TI was lifting weights in the gym recently and suddenly experienced a sharp pain. An MRI showed a torn labrum, which my doctor says was the cartilage around the joint. I had surgery to fix it and I feel like my shoulder has returned to normal function — there’s only an occasional twinge. My problem is that my GP says that I should stop lifting weights as I’ve increased the likelihood of dislocating my shoulder. Surely though weights would only strengthen the joint? I also play a lot of tennis and I don’t want to give it up. The surgeon made no such recommendations so I’m
wondering if I should just carry on as I was before. What do you think? HE humerus (arm bone) attaches to the scapula (shoulder blade) at a place called the glenoid. The labrum is a piece of cartilage found in the shoulder joint.
It has two main functions — namely deepening the socket, helping the ball stay in place, and acting as an attachment for the ligaments the join the ball to the socket. It is an important piece of cartilage.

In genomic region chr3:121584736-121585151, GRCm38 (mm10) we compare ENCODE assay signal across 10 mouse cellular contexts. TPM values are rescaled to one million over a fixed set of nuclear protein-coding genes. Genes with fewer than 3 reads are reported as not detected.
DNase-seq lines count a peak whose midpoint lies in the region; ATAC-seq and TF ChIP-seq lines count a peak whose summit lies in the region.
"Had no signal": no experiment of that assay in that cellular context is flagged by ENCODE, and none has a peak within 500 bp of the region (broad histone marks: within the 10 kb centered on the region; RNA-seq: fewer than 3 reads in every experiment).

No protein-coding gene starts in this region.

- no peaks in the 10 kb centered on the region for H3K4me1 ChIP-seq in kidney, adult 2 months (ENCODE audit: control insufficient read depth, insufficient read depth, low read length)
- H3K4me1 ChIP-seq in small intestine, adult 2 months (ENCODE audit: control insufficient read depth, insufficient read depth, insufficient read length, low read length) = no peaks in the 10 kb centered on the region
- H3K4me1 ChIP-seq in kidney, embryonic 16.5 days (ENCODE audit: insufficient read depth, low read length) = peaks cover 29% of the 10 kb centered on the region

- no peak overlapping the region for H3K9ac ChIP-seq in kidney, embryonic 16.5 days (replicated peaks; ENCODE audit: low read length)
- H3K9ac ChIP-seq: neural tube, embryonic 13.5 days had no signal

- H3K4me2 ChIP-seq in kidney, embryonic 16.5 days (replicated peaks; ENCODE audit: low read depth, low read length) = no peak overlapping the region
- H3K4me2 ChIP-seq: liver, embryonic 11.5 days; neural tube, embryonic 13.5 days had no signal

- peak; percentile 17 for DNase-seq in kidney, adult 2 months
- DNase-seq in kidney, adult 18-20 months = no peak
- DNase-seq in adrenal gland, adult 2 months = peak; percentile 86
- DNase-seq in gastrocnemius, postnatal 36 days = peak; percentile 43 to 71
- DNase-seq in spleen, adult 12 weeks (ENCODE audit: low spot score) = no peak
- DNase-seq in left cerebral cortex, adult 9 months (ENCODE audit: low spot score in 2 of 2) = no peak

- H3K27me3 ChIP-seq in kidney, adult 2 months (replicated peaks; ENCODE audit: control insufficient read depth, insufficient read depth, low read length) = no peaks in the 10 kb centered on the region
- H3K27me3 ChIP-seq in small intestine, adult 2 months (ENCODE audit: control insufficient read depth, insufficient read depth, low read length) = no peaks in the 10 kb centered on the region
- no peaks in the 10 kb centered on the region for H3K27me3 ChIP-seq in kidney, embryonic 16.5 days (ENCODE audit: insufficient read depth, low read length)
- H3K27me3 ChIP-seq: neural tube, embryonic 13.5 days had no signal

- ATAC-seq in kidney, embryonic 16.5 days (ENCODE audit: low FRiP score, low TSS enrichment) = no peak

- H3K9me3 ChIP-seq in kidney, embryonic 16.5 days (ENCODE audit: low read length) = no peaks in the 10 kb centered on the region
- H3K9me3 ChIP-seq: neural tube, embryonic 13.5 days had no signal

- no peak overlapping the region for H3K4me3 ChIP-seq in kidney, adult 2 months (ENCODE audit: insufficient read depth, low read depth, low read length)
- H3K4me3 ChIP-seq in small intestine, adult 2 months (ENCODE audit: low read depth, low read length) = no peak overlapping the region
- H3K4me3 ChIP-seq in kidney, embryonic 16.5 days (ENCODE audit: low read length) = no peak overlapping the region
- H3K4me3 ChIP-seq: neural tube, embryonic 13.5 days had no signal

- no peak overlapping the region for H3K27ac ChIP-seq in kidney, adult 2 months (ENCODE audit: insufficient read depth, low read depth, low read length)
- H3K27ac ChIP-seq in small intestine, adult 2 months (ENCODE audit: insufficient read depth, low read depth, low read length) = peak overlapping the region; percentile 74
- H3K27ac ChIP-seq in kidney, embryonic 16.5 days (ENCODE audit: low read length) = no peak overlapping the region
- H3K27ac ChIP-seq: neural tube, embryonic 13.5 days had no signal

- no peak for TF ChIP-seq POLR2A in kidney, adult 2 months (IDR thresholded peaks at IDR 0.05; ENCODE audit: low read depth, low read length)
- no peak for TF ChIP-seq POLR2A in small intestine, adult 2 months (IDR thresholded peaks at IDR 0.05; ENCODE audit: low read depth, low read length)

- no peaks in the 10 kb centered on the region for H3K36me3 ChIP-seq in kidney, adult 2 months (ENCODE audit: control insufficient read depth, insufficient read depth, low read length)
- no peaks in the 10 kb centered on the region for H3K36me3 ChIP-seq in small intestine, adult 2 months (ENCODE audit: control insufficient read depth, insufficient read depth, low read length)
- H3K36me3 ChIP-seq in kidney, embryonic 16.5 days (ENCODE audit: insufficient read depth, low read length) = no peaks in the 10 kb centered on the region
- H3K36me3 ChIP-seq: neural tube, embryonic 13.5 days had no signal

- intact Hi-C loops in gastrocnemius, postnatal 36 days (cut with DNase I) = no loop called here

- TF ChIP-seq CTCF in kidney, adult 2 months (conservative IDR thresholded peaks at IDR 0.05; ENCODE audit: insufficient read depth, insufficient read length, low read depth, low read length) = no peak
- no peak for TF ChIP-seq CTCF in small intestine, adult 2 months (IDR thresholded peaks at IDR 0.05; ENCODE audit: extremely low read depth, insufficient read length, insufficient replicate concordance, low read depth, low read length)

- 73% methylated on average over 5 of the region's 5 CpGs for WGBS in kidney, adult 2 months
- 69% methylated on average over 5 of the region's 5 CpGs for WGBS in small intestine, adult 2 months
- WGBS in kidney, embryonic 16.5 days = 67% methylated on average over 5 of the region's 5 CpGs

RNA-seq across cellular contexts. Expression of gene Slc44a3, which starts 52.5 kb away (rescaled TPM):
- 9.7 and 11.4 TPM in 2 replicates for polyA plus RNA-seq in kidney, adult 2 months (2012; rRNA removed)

Injuries to the labrum may occur due to a sudden shoulder injury or due to repeated episodes of strain. Things like falling onto an outstretched arm, a direct blow to the shoulder, forceful overhead motion or sudden pulling, such as occurs when lifting a heavy object, may all tear or damage the labrum pulling it off the rim of bone. Tears may occur at the top, middle or bottom of the labrum.
More complicated injuries may involve the biceps tendon or be associated with a partial or complete shoulder dislocation.
Minor injuries may be managed with rest, slinging and anti-inflammatories, but more extensive injury requires surgery. The surgery may involve removing torn cartilage, reattaching ligaments and repairing damaged tendons.
Recovery from any surgery takes time. The shoulder is usually in a sling for three to four weeks. The goals in the first few weeks are to ensure the wound is healing, protect the surgical repair, control pain and swelling, prevent stiffness and regain a very gentle range of motion.
Gentle strengthening of the shoulder joint and increasing the range of motion can start from week five after surgery. From this time the arm can be used for most normal daily activities.
It is important at this stage to still avoid lifting anything that weighs over one kilo. Forceful pushing or pulling, or reaching your hand behind